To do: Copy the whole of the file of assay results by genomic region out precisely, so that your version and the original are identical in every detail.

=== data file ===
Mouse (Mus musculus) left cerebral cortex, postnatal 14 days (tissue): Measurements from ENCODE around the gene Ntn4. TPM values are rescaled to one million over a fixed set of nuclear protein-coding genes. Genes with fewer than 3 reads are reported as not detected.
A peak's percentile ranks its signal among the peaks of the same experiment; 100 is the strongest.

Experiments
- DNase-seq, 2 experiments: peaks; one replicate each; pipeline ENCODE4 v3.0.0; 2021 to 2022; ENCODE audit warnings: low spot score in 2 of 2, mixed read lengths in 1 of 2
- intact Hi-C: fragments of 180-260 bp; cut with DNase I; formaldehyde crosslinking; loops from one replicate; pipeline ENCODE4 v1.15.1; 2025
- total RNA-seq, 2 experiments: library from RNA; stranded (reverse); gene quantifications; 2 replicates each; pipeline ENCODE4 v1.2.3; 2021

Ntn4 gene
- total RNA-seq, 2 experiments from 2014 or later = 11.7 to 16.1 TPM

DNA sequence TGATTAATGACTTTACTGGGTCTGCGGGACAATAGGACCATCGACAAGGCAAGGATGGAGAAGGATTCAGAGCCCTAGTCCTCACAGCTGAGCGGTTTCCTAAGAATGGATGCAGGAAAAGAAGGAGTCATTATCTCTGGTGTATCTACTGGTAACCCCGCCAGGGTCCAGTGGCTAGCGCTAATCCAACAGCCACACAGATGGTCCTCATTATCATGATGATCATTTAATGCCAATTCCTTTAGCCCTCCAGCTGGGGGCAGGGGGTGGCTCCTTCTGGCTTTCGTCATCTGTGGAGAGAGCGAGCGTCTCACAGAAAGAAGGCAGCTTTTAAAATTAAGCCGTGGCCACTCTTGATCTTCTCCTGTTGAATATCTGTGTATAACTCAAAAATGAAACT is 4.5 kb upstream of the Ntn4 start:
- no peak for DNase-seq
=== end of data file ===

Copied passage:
Mouse (Mus musculus) left cerebral cortex, postnatal 14 days (tissue): Measurements from ENCODE around the gene Ntn4. TPM values are rescaled to one million over a fixed set of nuclear protein-coding genes. Genes with fewer than 3 reads are reported as not detected.
A peak's percentile ranks its signal among the peaks of the same experiment; 100 is the strongest.

Experiments
- DNase-seq, 2 experiments: peaks; one replicate each; pipeline ENCODE4 v3.0.0; 2021 to 2022; ENCODE audit warnings: low spot score in 2 of 2, mixed read lengths in 1 of 2
- intact Hi-C: fragments of 180-260 bp; cut with DNase I; formaldehyde crosslinking; loops from one replicate; pipeline ENCODE4 v1.15.1; 2025
- total RNA-seq, 2 experiments: library from RNA; stranded (reverse); gene quantifications; 2 replicates each; pipeline ENCODE4 v1.2.3; 2021

Ntn4 gene
- total RNA-seq, 2 experiments from 2014 or later = 11.7 to 16.1 TPM

DNA sequence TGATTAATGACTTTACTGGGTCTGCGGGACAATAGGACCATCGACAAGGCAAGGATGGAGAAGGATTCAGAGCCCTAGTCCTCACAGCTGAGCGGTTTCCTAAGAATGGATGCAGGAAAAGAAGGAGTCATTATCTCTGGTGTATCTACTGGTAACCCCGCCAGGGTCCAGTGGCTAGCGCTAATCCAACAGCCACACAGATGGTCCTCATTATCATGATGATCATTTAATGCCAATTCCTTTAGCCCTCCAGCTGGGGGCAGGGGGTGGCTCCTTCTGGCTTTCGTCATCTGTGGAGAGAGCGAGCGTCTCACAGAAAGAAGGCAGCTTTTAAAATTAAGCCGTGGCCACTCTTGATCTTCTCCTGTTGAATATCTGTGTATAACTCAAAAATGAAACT is 4.5 kb upstream of the Ntn4 start:
- no peak for DNase-seq